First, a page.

We all have one friend who loves funeral-hopping. They actually look forward to attending funerals PERIODTTT! They are always ready on the spot to attend the funeral of any family member, friend, or even someone they met at a laundromat some 30 years ago! These taphophiles (funeral lovers) even love reading stranger’s obituaries.
One of my favorite tombstone tourists of all time was “Weeping Wanda,” a character portrayed so convincingly by actress Helen Martin on the popular 70’s sitcom Good Times. Wanda was also a good friend of the show’s main characters, the Evans family.
Whenever there was a death in the Cabrini-Green housing projects where Wanda and the Evans family resided, she was guaranteed to show up. Wanda showed up wailing inconsolably, sporting a church lady hat and clutching an old-school embroidered hanky to wipe away her copious tears.
Martin was the actress hired throughout the 70s and 80s to play grandmotherly or nosey neighbor roles on popular sitcoms, and her performances seemed second nature to her.
Helen Dorothy Martin was born in St. Louis, Missouri, on July 28, 1909, to William Martin, a minister, and Amanda Frankie, a housewife. The family later relocated to Nashville, Tennessee, where Martin attended segregated schools throughout her childhood.
The diminutive and feisty lady was drawn to performing at an early age. Martin stated during various past interviews how her desire to be in show biz was inherent. She began her career working with local theater groups singing and performing. However, Martin’s parents insisted she attend college, so she enrolled at Fisk University and gave it two years. She also did a stint at A&I State College in Tennessee, then dropped out to pursue acting.
Martin moved to Chicago and managed to land a theatrical job under the Federal Theater Project (FTP) that provided Depression-era families with inexpensive entertainment and out-of-work directors, actors, and writers with employment. She then moved to New York City to study acting. Martin was one of the founding members of the Harlem-based American Negro Theater that launched the careers of stellars like Sidney Poitier, Harry Belafonte, Ruby Dee, and Ossie Davis.
The play, Orchids Preferred in 1937 was Martin’s stage debut. The actress then appeared in Richard Wright’s 1941 stage production of Native Son, directed by the great Orson Welles, who personally gifted her with the major role. Martin, who was typecast as a stage character actress, had a long career on Broadway. She appeared in such notable staged works as The Blacks, Raisin, Purlie, Period of Adjustment, and The Amen Corner written by the great James Baldwin. During her expansive theatrical career, Martin appeared in over 40 stage productions.When Martin transitioned to film, her first movie role was in “The Phenix City Story” (1955). She didn’t appear in another film until 15 years later. Martin co-starred with Godfrey Cambridge and Raymond St. Jacques in the 1970 hit film Cotton Comes to Harlem. Martin played a stereotypical church sister in the film, and little did she know, the role would be her unofficial introduction as a comedic character actress. She then won the role of Alma Lee Brown in the 1974 mega-hit Death Wish starring Charles Bronson.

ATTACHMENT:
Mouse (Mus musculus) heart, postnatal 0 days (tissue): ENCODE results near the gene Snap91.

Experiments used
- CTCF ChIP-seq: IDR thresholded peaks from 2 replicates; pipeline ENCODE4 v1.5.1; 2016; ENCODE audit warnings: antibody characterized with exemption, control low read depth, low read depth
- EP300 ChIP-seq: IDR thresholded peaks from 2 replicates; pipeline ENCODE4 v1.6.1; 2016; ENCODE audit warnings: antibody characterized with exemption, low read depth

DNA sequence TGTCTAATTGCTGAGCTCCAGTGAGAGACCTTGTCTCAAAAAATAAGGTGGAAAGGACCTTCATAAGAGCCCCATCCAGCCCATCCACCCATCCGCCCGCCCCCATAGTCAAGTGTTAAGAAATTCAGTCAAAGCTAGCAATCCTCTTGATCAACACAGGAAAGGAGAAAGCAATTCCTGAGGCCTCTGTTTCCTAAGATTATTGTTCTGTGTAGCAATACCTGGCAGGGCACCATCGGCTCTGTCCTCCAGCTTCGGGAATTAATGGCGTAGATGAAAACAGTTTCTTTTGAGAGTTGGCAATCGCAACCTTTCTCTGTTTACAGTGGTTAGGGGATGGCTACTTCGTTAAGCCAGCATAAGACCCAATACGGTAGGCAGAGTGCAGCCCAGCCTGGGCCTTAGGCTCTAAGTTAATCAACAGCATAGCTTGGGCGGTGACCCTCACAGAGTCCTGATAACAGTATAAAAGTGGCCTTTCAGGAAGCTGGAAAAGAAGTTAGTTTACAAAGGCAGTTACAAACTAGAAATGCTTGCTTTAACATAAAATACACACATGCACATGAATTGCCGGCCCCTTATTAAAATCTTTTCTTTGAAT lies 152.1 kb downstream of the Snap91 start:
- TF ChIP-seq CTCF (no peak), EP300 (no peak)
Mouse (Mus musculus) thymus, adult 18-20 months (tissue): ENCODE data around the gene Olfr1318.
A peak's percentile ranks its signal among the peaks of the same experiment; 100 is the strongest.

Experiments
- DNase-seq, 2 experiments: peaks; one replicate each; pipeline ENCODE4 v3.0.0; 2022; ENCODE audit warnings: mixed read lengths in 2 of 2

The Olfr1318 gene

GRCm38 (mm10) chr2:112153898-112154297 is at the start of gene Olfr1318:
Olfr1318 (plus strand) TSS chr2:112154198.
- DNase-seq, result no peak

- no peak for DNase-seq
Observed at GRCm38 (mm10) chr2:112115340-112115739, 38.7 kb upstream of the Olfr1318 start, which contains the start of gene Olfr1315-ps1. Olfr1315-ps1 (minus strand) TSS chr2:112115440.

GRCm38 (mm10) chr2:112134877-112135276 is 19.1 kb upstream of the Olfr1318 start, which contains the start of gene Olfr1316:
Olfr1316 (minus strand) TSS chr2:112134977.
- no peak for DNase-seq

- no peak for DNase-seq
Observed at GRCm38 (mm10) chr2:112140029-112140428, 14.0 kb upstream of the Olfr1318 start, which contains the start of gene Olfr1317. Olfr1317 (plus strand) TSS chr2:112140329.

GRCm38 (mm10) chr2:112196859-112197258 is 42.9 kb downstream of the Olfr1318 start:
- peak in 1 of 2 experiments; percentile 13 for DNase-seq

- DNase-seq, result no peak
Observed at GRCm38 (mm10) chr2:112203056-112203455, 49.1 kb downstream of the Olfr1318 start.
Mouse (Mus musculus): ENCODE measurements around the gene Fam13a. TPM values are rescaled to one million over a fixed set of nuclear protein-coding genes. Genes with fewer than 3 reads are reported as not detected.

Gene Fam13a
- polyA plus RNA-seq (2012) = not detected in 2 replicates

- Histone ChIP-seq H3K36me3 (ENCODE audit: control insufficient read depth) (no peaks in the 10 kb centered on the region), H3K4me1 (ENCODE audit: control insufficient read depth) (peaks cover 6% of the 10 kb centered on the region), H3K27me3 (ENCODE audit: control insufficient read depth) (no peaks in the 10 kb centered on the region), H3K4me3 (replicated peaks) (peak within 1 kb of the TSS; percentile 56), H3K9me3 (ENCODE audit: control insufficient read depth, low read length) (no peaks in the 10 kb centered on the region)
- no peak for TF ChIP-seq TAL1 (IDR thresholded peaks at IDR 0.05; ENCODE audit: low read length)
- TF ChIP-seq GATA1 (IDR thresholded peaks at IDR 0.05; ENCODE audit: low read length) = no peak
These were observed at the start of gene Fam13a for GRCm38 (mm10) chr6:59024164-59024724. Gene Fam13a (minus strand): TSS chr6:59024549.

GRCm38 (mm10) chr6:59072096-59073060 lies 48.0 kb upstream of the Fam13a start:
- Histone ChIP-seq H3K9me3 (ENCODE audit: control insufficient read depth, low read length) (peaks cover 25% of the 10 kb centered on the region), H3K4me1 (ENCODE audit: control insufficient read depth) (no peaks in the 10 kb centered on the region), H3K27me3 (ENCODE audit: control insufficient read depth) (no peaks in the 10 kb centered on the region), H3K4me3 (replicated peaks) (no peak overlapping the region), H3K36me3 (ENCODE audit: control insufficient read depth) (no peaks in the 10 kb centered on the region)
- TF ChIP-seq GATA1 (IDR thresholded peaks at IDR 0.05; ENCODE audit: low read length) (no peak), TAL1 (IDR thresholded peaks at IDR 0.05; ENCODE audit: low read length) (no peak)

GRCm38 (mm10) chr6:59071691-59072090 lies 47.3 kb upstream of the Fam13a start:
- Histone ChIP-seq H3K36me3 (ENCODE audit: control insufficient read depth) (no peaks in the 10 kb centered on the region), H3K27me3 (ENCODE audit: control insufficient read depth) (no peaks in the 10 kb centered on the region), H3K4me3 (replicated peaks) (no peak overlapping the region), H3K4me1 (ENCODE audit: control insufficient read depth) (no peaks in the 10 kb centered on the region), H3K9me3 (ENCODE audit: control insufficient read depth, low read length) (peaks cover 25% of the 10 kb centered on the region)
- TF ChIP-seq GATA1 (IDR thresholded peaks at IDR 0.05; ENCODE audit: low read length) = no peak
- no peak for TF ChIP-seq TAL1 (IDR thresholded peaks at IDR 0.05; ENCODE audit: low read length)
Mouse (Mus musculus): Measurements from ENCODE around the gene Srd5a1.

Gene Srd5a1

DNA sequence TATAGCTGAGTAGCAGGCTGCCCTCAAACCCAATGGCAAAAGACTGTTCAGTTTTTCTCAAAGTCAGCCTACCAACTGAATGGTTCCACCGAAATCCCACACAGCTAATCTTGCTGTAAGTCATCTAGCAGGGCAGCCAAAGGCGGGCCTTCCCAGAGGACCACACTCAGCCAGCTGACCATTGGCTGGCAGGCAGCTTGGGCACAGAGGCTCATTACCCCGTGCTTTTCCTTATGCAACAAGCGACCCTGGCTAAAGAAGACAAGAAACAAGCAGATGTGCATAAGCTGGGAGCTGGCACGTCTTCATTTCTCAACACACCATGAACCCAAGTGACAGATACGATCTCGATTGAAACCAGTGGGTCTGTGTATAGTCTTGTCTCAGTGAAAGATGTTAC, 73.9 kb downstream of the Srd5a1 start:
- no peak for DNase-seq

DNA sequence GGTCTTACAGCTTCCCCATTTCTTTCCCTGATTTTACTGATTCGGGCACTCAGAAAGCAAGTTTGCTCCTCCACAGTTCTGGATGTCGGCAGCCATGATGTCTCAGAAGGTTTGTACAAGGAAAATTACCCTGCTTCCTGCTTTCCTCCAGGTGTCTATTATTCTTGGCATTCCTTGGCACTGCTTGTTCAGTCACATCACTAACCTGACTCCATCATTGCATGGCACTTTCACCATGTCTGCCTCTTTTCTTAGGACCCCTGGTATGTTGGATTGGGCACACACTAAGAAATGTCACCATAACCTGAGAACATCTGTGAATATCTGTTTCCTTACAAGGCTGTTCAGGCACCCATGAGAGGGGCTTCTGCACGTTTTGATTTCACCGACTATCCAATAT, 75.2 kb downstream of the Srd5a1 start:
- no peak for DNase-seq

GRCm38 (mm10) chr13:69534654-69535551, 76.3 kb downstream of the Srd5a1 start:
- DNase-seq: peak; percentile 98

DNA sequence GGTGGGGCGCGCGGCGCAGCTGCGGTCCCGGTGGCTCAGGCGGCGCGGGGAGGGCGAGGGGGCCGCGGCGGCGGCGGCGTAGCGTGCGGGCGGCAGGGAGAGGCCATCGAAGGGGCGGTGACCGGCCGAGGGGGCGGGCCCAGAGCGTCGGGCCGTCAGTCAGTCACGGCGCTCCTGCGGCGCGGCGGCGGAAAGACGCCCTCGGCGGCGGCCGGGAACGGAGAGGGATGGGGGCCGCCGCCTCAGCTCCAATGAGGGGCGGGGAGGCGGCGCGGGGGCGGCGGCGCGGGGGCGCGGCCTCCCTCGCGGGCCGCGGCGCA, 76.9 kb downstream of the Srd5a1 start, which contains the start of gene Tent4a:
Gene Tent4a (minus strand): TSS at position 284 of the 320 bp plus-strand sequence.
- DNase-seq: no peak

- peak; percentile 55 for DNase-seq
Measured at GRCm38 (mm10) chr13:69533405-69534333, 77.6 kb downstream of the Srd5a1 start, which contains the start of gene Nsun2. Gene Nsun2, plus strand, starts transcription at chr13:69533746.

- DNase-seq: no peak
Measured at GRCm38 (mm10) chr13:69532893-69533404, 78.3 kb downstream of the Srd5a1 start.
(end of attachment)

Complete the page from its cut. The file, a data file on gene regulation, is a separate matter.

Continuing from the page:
During the 70s, Martin became a familiar face on such hit shows like Maude, Good Times, That’s My Mama, What’s Happening!, Sanford and Son, Starsky & Hutch, and the list goes on. Martin also played meddling mother-in-law, Luzelle Carter, a featured role on the sitcom Baby, I’m Back, starring Denise Nicholas and Demond Wilson.Martin landed the role of the busybody and cantankerous neighbor, Pearl Shay, on the hit sitcom 227, which ran from 1985 to 1990. The series starred Marla Gibbs, Jackée, and a young Regina King. We loved seeing Martin perched on her windowsill pillow, gossiping about the goings-on of her neighbors. Martin also landed the unforgettable role of Bobby’s feisty grandmother in Robert Townsend’s hilarious satirical 1987 film, Hollywood Shuffle, which garnered her an NAACP Image Award. Martin’s tried-and-true character could be seen in films like House Party 2 (1991), Beverly Hills Cop III (1994), Don’t Be a Menace to South Central While Drinking Your Juice in the Hood (1996), Kiss the Girls (1997) and Bulworth (1998). Martin’s final film was Something to Sing About, an indie released in 2000. In 1996, Martin appeared on Late Nite with Conan O’Brien promoting the film, Don’t Be a Menace, where she played a pot-smoking grandma. During the performer’s appearance, Martin shocked Conan admitting that like her character in the film, she “loved the reefer.” Conan was left speechless, and the audience burst into hysterics. Martin also quipped that stripping would have been her chosen profession had she not pursued acting. The then 87-year-old got up from her seat to perform an impromptu bump-and-grind. Martin’s antics displayed a playful side that was rarely seen off-camera. On March 25, 2000, Helen Martin was found dead in her Monterey, California home. The cause of death was a heart attack; she was 90 years old. Martin was a widow who never had children. She kept her personal life under wraps and often talked about her love of God and church. Martin did not like to socialize with Hollywood folks and would never divulge information about the countless celebs she had worked with throughout the years.